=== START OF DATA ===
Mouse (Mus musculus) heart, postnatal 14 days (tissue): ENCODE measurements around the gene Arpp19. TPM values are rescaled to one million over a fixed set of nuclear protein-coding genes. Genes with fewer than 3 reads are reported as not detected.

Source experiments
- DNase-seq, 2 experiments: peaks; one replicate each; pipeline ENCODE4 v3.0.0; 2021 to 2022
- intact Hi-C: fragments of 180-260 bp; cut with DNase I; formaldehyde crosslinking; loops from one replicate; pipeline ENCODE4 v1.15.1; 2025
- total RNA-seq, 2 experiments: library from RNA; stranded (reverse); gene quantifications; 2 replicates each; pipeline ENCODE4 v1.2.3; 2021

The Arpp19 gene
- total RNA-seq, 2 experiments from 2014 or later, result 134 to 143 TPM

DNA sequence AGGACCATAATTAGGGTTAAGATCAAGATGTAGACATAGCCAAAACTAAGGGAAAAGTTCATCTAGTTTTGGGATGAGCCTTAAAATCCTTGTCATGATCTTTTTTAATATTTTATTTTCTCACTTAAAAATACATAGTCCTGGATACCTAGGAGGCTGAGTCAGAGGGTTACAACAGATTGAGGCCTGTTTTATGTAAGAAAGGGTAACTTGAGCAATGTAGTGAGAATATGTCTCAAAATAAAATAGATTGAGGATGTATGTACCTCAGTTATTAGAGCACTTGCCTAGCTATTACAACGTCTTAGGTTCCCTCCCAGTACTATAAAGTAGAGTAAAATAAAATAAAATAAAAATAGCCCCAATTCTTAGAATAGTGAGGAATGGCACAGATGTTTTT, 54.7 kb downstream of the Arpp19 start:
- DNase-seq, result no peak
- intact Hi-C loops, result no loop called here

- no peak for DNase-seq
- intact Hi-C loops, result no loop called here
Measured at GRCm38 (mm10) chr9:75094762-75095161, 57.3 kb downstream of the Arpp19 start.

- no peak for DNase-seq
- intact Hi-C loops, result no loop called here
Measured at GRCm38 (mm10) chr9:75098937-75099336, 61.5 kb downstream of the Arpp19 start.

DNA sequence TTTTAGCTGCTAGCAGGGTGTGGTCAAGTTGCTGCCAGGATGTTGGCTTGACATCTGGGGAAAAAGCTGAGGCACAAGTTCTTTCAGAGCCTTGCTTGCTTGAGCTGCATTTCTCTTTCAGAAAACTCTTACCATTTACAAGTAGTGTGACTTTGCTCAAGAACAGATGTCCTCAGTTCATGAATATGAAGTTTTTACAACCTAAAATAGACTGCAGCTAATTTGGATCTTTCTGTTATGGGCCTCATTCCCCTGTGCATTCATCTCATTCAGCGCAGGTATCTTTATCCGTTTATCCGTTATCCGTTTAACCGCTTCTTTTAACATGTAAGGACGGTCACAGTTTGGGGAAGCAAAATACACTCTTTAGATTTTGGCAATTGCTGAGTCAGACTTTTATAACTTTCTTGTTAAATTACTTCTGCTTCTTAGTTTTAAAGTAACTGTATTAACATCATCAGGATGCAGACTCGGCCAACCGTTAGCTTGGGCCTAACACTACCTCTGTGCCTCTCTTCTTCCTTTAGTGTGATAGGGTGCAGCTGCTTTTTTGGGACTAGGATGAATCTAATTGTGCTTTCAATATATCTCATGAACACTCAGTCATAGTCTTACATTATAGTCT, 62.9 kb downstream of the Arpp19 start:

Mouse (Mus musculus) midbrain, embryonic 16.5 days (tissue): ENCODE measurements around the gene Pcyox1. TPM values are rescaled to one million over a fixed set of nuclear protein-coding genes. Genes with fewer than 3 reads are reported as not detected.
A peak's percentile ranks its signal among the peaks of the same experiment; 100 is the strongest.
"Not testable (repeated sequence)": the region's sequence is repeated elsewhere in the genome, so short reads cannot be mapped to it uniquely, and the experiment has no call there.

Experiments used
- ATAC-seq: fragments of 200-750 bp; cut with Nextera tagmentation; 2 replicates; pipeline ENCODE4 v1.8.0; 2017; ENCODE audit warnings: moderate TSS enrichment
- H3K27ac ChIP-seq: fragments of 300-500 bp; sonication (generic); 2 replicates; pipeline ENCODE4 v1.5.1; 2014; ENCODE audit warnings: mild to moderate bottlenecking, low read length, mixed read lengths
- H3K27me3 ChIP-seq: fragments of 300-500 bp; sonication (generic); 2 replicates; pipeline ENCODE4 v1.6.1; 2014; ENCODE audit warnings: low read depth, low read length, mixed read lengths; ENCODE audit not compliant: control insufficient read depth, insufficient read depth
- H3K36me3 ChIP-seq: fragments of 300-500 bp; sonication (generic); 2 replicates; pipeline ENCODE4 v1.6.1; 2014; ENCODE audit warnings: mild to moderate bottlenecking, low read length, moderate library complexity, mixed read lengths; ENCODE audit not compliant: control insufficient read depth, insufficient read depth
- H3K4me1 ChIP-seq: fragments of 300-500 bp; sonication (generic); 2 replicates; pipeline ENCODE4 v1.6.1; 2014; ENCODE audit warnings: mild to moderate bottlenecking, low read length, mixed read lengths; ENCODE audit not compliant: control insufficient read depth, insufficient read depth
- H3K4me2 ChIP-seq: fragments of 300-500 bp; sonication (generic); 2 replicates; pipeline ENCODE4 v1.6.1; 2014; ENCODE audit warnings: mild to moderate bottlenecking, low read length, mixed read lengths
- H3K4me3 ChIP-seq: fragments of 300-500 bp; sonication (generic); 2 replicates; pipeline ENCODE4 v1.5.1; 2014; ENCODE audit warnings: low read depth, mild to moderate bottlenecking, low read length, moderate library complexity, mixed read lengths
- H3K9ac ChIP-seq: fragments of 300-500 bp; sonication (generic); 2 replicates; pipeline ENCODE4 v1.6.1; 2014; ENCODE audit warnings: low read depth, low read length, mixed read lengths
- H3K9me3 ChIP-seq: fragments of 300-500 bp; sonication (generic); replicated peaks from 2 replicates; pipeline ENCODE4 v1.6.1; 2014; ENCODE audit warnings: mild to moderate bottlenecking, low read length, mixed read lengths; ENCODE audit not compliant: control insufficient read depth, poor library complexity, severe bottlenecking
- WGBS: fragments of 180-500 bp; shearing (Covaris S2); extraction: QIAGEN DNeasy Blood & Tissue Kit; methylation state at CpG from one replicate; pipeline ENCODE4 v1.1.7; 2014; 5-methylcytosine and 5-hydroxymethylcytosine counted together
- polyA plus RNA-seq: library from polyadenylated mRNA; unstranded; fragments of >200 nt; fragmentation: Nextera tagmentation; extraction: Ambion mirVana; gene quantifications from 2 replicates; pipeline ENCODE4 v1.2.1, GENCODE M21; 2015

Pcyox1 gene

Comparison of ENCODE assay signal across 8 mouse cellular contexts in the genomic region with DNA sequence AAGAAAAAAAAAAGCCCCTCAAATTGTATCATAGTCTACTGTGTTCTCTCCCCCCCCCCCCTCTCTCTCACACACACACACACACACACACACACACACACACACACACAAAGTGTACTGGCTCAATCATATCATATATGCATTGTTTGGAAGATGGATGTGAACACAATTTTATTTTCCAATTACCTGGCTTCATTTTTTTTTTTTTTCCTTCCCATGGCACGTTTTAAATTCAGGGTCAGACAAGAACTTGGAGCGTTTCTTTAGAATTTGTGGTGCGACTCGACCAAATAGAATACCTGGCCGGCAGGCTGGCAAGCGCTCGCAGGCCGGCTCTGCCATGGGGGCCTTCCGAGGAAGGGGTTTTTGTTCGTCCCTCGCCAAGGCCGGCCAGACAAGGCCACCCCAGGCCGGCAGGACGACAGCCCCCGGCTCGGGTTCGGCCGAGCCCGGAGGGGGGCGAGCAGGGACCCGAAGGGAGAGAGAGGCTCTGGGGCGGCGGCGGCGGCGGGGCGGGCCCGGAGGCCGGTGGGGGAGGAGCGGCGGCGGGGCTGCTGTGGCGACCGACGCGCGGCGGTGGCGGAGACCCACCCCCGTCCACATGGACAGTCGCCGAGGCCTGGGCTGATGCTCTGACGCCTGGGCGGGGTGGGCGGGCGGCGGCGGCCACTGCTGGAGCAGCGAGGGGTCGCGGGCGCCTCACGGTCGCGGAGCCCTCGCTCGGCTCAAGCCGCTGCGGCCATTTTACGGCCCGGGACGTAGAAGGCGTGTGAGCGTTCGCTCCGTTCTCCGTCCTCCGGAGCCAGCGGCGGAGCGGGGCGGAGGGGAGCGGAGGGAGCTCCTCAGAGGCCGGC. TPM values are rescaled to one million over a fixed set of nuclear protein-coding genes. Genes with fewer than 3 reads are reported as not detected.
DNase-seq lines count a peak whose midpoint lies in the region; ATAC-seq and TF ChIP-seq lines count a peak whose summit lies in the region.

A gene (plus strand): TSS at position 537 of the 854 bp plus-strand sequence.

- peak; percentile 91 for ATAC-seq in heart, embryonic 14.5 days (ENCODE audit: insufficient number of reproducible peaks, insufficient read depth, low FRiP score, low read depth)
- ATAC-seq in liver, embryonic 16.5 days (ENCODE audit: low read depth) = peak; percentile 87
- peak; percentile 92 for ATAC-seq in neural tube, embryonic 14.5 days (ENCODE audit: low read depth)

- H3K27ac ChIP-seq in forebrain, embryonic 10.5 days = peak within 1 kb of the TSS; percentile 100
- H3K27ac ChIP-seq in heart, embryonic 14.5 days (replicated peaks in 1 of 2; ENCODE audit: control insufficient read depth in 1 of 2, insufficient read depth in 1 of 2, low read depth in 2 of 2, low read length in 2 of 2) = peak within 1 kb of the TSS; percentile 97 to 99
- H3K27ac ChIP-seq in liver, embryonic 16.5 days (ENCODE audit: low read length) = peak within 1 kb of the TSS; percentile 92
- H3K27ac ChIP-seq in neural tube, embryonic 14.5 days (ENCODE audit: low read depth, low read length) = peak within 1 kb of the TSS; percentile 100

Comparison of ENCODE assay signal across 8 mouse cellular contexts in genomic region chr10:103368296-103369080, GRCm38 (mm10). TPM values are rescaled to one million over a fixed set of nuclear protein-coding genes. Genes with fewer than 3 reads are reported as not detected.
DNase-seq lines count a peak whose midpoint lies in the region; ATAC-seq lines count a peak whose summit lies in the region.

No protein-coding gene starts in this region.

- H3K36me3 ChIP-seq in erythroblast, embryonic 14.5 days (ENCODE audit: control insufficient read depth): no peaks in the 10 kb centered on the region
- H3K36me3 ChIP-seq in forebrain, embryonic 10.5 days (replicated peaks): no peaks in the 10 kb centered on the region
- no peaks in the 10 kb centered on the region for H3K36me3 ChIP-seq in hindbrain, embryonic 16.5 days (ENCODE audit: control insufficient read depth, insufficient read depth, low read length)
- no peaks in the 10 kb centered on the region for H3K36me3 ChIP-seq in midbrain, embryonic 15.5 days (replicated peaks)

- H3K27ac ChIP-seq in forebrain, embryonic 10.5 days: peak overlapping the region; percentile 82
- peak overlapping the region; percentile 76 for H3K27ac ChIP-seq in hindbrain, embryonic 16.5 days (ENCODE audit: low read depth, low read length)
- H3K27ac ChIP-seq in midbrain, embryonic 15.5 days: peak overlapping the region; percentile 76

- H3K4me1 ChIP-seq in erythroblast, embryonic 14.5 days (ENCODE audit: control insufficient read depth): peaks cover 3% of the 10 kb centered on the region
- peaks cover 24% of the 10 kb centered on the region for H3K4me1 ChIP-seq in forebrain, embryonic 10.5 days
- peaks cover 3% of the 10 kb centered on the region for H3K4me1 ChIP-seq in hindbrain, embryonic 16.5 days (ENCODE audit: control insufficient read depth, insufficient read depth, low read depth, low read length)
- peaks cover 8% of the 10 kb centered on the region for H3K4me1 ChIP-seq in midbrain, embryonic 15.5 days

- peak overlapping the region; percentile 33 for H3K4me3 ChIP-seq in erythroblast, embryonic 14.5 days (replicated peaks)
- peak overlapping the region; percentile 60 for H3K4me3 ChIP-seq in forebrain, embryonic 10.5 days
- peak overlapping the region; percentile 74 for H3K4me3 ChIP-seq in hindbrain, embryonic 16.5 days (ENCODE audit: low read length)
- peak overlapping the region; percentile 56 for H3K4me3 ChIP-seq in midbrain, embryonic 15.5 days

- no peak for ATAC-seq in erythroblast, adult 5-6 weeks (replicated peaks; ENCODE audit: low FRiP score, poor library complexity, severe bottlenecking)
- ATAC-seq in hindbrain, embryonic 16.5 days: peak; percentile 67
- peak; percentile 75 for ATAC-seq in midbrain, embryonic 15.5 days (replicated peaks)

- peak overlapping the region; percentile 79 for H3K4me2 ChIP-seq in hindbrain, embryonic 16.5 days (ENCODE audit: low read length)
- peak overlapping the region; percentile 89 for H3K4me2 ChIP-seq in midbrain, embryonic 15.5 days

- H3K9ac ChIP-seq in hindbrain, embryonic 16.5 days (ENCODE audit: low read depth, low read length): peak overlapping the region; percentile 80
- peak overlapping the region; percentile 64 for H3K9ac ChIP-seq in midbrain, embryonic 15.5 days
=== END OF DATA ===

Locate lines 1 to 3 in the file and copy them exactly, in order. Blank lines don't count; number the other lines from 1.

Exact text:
Mouse (Mus musculus) heart, postnatal 14 days (tissue): ENCODE measurements around the gene Arpp19. TPM values are rescaled to one million over a fixed set of nuclear protein-coding genes. Genes with fewer than 3 reads are reported as not detected.

Source experiments
- DNase-seq, 2 experiments: peaks; one replicate each; pipeline ENCODE4 v3.0.0; 2021 to 2022